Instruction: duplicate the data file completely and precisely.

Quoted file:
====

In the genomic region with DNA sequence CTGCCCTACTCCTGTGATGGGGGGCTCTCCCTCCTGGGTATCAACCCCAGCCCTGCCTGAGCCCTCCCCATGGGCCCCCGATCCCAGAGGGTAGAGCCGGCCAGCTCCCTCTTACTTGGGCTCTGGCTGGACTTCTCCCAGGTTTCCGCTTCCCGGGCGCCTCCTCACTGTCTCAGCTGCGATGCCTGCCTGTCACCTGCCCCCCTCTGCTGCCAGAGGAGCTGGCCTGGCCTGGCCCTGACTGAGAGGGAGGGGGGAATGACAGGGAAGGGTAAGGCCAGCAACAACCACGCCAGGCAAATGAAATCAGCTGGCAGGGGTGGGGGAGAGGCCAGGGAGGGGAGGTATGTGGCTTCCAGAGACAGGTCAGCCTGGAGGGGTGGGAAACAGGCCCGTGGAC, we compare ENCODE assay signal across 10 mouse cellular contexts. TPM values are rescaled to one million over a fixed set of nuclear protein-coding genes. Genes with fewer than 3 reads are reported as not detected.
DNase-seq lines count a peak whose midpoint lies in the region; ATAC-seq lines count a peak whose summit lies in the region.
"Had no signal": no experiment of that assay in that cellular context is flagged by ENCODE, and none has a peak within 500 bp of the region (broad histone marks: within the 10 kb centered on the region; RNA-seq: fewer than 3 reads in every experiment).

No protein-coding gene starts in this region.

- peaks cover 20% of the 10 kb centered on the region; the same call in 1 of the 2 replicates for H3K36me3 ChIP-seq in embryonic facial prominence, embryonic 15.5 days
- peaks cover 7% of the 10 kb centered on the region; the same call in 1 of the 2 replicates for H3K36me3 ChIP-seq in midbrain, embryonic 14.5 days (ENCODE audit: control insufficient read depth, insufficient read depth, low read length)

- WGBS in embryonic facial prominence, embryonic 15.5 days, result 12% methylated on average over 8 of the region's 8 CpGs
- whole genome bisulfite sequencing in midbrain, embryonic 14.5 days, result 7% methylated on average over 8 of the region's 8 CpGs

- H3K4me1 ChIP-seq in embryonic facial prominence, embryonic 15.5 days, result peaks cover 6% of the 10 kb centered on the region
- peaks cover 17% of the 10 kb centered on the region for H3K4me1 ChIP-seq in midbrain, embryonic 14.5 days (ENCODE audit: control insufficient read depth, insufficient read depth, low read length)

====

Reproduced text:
In the genomic region with DNA sequence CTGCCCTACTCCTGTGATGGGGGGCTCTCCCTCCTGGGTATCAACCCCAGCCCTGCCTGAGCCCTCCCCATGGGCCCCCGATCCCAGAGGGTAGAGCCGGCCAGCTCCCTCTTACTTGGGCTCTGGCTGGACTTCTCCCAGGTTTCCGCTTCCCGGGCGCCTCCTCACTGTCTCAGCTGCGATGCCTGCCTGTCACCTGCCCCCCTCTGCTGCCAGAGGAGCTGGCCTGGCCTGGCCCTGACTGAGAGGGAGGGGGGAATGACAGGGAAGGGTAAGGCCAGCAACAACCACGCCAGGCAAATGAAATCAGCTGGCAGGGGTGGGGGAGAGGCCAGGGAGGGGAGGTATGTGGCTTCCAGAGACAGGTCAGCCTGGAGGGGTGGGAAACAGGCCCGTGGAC, we compare ENCODE assay signal across 10 mouse cellular contexts. TPM values are rescaled to one million over a fixed set of nuclear protein-coding genes. Genes with fewer than 3 reads are reported as not detected.
DNase-seq lines count a peak whose midpoint lies in the region; ATAC-seq lines count a peak whose summit lies in the region.
"Had no signal": no experiment of that assay in that cellular context is flagged by ENCODE, and none has a peak within 500 bp of the region (broad histone marks: within the 10 kb centered on the region; RNA-seq: fewer than 3 reads in every experiment).

No protein-coding gene starts in this region.

- peaks cover 20% of the 10 kb centered on the region; the same call in 1 of the 2 replicates for H3K36me3 ChIP-seq in embryonic facial prominence, embryonic 15.5 days
- peaks cover 7% of the 10 kb centered on the region; the same call in 1 of the 2 replicates for H3K36me3 ChIP-seq in midbrain, embryonic 14.5 days (ENCODE audit: control insufficient read depth, insufficient read depth, low read length)

- WGBS in embryonic facial prominence, embryonic 15.5 days, result 12% methylated on average over 8 of the region's 8 CpGs
- whole genome bisulfite sequencing in midbrain, embryonic 14.5 days, result 7% methylated on average over 8 of the region's 8 CpGs

- H3K4me1 ChIP-seq in embryonic facial prominence, embryonic 15.5 days, result peaks cover 6% of the 10 kb centered on the region
- peaks cover 17% of the 10 kb centered on the region for H3K4me1 ChIP-seq in midbrain, embryonic 14.5 days (ENCODE audit: control insufficient read depth, insufficient read depth, low read length)